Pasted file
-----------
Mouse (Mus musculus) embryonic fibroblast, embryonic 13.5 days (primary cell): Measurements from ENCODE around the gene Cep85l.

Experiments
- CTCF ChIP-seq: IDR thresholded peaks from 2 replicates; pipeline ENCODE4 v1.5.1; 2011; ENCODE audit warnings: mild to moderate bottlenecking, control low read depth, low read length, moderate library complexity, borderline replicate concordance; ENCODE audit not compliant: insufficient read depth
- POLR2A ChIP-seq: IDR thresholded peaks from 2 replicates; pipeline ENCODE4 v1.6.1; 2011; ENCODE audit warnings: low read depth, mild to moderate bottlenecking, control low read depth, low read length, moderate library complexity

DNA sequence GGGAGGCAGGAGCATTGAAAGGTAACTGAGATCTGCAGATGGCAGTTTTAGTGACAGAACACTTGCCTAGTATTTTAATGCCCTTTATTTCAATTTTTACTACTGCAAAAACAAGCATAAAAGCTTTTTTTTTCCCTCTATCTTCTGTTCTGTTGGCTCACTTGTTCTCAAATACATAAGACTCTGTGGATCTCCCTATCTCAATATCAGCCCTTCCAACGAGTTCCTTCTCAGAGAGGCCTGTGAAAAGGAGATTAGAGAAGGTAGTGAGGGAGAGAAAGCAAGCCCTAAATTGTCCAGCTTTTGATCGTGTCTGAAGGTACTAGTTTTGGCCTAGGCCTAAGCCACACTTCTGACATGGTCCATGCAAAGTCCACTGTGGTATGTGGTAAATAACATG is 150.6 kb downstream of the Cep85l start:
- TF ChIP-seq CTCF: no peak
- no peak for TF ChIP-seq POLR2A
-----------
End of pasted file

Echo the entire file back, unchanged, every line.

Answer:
Mouse (Mus musculus) embryonic fibroblast, embryonic 13.5 days (primary cell): Measurements from ENCODE around the gene Cep85l.

Experiments
- CTCF ChIP-seq: IDR thresholded peaks from 2 replicates; pipeline ENCODE4 v1.5.1; 2011; ENCODE audit warnings: mild to moderate bottlenecking, control low read depth, low read length, moderate library complexity, borderline replicate concordance; ENCODE audit not compliant: insufficient read depth
- POLR2A ChIP-seq: IDR thresholded peaks from 2 replicates; pipeline ENCODE4 v1.6.1; 2011; ENCODE audit warnings: low read depth, mild to moderate bottlenecking, control low read depth, low read length, moderate library complexity

DNA sequence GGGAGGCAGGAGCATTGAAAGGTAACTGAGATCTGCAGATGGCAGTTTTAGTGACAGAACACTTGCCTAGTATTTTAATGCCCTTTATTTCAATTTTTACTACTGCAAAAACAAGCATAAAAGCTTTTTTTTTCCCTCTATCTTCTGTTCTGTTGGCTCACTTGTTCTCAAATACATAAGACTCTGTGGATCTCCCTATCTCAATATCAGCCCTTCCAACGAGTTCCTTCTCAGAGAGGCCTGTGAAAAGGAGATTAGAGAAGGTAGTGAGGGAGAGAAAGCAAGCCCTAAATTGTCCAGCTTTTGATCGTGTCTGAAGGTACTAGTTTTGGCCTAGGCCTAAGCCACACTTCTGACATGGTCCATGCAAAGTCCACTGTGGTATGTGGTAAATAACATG is 150.6 kb downstream of the Cep85l start:
- TF ChIP-seq CTCF: no peak
- no peak for TF ChIP-seq POLR2A